The First Latino Rockstar

by: María R. González

Ritchie Valens

The 1950s decade was not always easy for the Mexican-American community in the United States. It was the brewing time for the fight against social injustices that triggered the 1960s Civil Rights Movement, and like the African-American community and other communities of color, we faced the scourge of racial discrimination, segregation, and economic and educational disadvantage.

“No Mexicans allowed” signs still adorned restaurant and public facilities across the Southwest. Segregation was on its way out in the legal system but still a struggle in everyday life for many. We were not seen as equals, a sentiment horrifically exemplified by President Eisenhower’s shameful “Operation Wetback” that was instituted during this idyllic (to some) decade of soda fountains (albeit segregated), quiz shows (also segregated) and rock and roll. And yet, one of the most powerful and visible legacies of the 1950s, the rock and roll golden age, would not pass by without being infused by Latino blood.

During the tail-end of this decade, in 1958, Richard Steven Valenzuela walked into Del-Fi recording studios in Los Angeles, California, to record “Come on, let’s go,” an upbeat, bouncy rock and roll song that launched the career of the artist who is known as the first Mexican-American to crossover into the mainstream American music scene.

With jet-black hair coiffed in the iconic 1950s rock star style, dimpled cheeks and guitar in hand, the 16-year-old Mexican kid from Pacoima, California, burst into the American rock and roll scene and prepared the stage for generations of Latino recording artists to come.

“Come on, let’s go,” which Valenzuela wrote, launched his whirlwind, successful music career. Valenzuela became a rising star during a decade when Mexican-Americans and Latinos across the United States suffered social injustices, and he likely faced discrimination and disadvantages at a time when his worth and place in this nation was questioned because of his race, his skin color and last name.

By all accounts, Valenzuela, whose name was re-tooled by his manager to “Ritchie Valens” to appeal to a broader audience, didn’t question his talent or cower to the phantom of racism. A self-taught musician, talented singer (he was known as “The Little Richard of the Valley”), and innovative songwriter, he performed at par with Buddy Holly, Eddie Cochran, Jackie Wilson and J.P. “The Big Bopper” Richardson. His second single “Donna” made it to number two on the music charts nationwide and sold millions of copies, solidifying his status as one of rock and roll’s favorite stars. He made his national debut on American Bandstand and headlined tours throughout the nation during his career.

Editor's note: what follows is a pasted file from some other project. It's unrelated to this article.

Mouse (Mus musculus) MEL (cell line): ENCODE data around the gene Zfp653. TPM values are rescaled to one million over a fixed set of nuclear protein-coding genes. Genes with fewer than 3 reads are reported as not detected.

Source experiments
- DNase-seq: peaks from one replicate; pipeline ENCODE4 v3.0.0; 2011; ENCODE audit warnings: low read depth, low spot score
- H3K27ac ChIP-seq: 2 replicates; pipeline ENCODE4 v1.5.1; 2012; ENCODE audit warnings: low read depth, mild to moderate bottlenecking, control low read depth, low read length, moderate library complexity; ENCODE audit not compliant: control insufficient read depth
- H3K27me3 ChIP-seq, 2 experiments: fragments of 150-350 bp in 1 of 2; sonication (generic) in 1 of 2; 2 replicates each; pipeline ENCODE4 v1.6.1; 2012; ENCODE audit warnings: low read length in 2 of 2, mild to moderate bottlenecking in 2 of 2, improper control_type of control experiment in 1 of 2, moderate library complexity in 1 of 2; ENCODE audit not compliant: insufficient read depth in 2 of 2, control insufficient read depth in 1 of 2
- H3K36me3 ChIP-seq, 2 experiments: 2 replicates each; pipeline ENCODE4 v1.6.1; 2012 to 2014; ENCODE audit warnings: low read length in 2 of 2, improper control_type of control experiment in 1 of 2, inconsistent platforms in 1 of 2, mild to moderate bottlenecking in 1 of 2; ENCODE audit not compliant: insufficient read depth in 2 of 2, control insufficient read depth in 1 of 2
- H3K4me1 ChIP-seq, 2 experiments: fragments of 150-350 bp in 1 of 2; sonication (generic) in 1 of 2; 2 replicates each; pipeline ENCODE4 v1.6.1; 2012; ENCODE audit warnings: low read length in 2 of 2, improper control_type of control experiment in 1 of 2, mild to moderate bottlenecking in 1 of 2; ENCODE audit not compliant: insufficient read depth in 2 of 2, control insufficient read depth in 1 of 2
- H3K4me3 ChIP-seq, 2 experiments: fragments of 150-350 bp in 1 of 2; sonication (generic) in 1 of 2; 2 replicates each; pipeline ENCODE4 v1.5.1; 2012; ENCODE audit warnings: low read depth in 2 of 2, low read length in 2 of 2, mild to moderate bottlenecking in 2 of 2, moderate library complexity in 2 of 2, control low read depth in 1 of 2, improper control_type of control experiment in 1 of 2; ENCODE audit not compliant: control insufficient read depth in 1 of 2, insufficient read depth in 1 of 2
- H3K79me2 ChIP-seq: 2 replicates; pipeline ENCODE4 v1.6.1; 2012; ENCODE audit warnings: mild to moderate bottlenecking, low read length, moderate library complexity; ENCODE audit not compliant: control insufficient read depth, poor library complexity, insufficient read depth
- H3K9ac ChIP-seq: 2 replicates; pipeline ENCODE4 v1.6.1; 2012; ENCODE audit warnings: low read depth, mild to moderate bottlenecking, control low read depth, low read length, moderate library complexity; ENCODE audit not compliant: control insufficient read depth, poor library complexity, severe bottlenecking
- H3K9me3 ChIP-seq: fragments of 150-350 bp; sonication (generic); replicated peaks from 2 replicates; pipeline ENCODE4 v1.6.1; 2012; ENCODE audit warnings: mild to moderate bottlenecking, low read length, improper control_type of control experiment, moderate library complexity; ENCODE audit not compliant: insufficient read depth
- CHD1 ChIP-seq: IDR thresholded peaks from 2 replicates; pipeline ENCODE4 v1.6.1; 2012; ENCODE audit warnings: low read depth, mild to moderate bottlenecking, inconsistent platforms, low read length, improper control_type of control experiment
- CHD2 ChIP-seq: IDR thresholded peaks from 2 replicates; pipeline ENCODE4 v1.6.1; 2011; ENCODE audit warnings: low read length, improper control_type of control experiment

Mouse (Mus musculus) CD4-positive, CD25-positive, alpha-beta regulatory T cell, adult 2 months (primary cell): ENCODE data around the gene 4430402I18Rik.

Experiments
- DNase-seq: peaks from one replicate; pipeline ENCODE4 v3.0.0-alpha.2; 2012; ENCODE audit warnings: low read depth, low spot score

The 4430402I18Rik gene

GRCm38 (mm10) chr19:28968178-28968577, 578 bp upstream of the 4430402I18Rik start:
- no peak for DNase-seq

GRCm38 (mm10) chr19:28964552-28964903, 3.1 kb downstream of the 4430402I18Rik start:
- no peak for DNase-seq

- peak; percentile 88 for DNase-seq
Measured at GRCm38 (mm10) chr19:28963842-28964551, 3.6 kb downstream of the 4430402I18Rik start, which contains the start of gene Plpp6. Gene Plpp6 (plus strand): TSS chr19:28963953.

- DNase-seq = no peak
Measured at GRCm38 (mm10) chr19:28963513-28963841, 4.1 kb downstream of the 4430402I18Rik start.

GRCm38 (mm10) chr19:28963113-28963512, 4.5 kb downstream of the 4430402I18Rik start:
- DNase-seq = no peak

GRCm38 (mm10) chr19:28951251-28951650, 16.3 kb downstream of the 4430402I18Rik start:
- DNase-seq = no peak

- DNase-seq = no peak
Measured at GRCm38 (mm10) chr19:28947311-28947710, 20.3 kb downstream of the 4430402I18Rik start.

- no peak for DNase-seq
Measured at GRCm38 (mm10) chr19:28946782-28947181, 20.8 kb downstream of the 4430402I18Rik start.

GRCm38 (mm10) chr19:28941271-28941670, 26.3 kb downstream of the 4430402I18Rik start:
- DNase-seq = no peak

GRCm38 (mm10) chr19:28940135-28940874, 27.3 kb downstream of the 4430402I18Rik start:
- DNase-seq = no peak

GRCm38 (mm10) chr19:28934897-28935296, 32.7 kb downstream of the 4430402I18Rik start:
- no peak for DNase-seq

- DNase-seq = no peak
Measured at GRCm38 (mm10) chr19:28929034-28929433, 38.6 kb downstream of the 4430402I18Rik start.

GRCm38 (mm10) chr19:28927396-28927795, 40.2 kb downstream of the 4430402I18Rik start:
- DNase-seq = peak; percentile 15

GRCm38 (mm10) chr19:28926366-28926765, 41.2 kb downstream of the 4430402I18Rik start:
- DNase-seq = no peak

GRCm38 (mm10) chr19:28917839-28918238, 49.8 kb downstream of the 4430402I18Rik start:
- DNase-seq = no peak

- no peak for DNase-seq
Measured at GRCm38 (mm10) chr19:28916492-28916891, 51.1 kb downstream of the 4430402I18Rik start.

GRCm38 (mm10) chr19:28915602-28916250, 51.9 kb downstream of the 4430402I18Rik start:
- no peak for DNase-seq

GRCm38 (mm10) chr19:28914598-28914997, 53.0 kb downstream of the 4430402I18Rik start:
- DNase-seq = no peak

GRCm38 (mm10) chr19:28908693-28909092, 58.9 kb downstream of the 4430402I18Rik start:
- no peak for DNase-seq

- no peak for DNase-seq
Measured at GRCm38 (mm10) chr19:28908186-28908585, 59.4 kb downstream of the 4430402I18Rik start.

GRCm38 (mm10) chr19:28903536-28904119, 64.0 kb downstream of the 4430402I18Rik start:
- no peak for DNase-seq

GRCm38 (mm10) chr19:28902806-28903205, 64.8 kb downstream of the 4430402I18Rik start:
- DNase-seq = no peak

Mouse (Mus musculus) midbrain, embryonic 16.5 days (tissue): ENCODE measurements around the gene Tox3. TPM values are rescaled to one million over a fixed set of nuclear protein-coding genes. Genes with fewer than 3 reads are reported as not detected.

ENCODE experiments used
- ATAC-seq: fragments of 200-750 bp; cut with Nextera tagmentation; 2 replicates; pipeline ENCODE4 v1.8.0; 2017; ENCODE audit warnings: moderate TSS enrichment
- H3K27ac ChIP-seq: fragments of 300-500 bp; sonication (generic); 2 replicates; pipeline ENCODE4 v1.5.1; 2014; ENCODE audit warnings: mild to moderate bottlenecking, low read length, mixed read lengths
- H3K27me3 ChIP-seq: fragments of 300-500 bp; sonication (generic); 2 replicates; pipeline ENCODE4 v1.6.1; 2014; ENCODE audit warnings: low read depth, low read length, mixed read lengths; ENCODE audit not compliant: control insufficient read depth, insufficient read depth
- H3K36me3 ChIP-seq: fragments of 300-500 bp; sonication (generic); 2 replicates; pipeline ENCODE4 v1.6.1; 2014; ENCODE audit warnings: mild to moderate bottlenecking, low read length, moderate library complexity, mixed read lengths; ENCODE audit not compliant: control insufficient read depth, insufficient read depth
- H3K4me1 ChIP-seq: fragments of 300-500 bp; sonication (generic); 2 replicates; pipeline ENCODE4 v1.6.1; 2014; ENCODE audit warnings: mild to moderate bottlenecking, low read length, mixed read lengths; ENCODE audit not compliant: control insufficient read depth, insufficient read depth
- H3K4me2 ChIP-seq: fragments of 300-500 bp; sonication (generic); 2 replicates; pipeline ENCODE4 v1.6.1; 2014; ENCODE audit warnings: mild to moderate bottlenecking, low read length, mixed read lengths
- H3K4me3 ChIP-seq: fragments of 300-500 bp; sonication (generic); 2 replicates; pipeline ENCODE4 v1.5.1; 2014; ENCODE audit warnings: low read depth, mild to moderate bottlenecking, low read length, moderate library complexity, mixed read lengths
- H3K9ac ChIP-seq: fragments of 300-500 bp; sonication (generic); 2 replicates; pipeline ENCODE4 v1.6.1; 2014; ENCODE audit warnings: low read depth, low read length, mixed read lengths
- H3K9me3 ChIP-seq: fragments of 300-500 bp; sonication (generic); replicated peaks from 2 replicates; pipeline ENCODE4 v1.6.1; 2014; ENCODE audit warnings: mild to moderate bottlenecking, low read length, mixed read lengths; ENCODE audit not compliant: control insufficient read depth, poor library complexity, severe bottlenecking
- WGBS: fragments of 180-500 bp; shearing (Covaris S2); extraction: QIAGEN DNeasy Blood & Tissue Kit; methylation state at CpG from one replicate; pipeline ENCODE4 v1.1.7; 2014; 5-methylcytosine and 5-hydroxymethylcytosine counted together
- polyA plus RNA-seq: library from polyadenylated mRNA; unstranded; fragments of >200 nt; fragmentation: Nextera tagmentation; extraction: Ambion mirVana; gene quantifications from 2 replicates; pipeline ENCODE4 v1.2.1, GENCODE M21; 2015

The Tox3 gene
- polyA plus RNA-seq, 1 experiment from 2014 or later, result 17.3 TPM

An icon in every sense of the word and an influence for an array of artists that range from Los Lobos to The Beach Boys, and the father of rock en español, Ritchie was inducted into the Rock and Roll Hall of Fame in 2001. His recording career was meteoric and meaningful but brief, ending only eight months after he walked into Del-Fi studios to record “Come on, let’s go.” In February 3, 1959, Ritchie died in a plane crash during “The Winter Dance Party Tour”, along with fellow rock and roll legends Buddy Holly and J.P. “The Big Bopper” Richardson, a grim day that became known as “The Day the Music Died.” He was only 17.

One can only wonder how much more Ritchie would have contributed to the American musical landscape. Beyond his prodigal guitar-playing ability and gifted voice, Ritchie was also a visionary who was ahead of his time: he pioneered cultural fusion in music.

To complement the single “Donna,” Ritchie chose to record a revamped version of “La Bamba.” He ‘modernized’ the music, infusing the traditional huapango sound with the amped rock and roll guitar, but he kept the lyrics in Spanish. What he did was a first in American and Latino music history. Ritchie introduced mainstream America to a traditional Mexican song and united two cultures in one. The song made it to number 22 in the music charts. The American audience had heard the first rock en español song, and they loved it.

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